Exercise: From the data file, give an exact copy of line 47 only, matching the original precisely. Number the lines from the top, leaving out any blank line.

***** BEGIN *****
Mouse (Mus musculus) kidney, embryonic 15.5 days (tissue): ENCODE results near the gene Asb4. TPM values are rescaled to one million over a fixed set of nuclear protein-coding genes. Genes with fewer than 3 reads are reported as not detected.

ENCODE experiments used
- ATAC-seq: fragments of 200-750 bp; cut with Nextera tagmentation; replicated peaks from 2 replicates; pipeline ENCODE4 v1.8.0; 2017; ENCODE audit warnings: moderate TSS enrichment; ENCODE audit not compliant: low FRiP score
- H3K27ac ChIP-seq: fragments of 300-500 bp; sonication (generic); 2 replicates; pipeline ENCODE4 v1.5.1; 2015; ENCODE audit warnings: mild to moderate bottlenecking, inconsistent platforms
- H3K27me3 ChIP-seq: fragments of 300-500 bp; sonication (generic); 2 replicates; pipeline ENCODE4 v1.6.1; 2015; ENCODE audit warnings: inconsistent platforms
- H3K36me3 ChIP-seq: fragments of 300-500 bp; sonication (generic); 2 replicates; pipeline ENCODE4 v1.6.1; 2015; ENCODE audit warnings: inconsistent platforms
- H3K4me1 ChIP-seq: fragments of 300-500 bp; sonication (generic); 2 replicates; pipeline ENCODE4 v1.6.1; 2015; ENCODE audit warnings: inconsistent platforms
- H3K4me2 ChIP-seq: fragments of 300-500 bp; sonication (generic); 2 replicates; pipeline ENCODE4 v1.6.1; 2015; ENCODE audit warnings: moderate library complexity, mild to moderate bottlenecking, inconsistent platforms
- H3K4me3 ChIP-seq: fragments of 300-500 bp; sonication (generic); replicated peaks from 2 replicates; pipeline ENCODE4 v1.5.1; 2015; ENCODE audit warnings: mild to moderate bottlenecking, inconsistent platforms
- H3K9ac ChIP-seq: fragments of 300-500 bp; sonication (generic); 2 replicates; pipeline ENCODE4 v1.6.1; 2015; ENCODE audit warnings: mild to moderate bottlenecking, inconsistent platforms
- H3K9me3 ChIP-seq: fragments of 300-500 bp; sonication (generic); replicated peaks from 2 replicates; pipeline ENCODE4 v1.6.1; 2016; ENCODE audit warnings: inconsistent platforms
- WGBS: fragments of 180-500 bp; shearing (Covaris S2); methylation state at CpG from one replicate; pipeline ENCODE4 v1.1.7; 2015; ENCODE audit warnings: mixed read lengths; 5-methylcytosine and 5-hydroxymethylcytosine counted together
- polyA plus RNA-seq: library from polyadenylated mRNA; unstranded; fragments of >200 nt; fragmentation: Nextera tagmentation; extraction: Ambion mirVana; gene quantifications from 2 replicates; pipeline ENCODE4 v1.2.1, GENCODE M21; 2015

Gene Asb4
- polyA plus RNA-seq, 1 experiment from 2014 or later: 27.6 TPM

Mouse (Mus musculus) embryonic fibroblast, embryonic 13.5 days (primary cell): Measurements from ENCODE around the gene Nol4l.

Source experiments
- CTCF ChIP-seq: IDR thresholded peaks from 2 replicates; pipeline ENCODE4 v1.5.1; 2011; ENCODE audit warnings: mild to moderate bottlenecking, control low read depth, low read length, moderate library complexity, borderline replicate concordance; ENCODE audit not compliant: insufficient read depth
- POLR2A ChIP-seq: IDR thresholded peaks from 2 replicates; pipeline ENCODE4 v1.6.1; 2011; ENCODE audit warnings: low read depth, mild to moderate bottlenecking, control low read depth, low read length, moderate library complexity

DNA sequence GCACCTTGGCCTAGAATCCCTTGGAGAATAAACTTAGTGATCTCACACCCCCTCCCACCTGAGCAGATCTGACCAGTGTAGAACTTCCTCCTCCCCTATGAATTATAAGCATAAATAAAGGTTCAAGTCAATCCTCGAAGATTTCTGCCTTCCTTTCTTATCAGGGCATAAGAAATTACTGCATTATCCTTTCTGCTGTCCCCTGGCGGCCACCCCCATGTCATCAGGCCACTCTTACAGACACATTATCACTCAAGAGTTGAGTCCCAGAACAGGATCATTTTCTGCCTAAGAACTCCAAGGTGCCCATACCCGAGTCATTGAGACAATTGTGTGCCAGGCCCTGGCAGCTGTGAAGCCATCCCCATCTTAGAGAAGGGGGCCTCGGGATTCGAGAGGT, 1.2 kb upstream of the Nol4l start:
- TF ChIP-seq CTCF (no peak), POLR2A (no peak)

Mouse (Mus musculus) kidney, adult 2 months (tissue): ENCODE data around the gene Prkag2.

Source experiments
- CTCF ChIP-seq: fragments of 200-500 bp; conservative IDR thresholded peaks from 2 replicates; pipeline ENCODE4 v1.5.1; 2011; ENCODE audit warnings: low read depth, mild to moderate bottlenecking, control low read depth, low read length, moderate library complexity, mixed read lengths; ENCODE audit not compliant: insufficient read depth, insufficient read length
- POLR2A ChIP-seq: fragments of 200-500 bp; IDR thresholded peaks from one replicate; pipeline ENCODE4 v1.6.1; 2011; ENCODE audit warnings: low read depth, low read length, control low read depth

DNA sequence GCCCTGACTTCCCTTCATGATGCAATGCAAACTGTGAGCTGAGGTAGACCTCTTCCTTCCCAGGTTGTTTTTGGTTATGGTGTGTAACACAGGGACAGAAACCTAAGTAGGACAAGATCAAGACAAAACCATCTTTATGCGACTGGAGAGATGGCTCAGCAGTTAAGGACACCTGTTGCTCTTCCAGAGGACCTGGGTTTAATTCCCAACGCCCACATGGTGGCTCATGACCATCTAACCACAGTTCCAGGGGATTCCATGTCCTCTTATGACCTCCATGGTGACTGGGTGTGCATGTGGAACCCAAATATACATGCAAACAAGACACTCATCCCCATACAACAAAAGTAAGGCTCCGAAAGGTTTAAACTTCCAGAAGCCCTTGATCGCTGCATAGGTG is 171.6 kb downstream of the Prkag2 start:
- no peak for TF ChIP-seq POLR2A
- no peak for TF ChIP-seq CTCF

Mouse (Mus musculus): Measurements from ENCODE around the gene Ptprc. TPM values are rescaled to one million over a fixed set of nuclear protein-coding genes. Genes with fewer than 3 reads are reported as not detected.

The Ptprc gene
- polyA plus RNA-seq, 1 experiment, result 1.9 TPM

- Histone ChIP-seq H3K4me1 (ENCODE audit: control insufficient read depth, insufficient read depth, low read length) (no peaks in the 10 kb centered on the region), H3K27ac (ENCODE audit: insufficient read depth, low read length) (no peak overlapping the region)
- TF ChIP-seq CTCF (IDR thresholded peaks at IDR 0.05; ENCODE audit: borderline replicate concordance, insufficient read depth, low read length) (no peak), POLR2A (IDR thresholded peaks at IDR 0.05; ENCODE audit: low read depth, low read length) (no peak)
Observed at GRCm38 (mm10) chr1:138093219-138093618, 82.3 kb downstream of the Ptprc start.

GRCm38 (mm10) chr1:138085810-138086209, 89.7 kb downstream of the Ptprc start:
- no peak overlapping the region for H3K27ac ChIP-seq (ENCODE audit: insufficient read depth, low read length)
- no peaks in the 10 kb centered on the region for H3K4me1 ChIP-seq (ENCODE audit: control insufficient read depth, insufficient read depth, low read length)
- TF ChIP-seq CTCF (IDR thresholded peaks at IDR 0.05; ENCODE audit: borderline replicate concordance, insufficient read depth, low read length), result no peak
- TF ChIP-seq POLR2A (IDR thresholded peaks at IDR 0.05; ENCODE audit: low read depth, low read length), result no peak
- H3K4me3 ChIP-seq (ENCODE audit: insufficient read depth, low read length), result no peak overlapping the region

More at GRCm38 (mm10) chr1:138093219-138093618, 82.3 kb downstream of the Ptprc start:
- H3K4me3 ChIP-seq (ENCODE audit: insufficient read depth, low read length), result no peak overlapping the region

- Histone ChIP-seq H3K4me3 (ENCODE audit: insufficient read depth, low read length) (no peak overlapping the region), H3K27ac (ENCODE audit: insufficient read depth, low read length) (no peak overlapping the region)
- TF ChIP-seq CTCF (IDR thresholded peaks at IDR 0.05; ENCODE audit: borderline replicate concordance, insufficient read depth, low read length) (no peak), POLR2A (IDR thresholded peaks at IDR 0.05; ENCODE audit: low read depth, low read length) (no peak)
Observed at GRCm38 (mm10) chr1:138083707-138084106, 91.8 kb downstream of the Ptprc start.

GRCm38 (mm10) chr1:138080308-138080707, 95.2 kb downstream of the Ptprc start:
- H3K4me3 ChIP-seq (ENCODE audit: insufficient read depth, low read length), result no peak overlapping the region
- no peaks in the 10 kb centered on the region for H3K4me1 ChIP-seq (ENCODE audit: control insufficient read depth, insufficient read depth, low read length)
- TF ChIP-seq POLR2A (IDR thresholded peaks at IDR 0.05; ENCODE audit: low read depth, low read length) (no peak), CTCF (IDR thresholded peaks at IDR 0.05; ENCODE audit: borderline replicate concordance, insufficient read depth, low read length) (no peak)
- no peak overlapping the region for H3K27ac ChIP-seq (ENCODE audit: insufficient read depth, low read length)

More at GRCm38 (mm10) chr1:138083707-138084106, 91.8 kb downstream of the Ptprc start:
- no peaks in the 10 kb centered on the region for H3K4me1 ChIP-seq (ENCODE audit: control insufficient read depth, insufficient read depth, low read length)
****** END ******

- H3K4me3 ChIP-seq (ENCODE audit: insufficient read depth, low read length), result no peak overlapping the region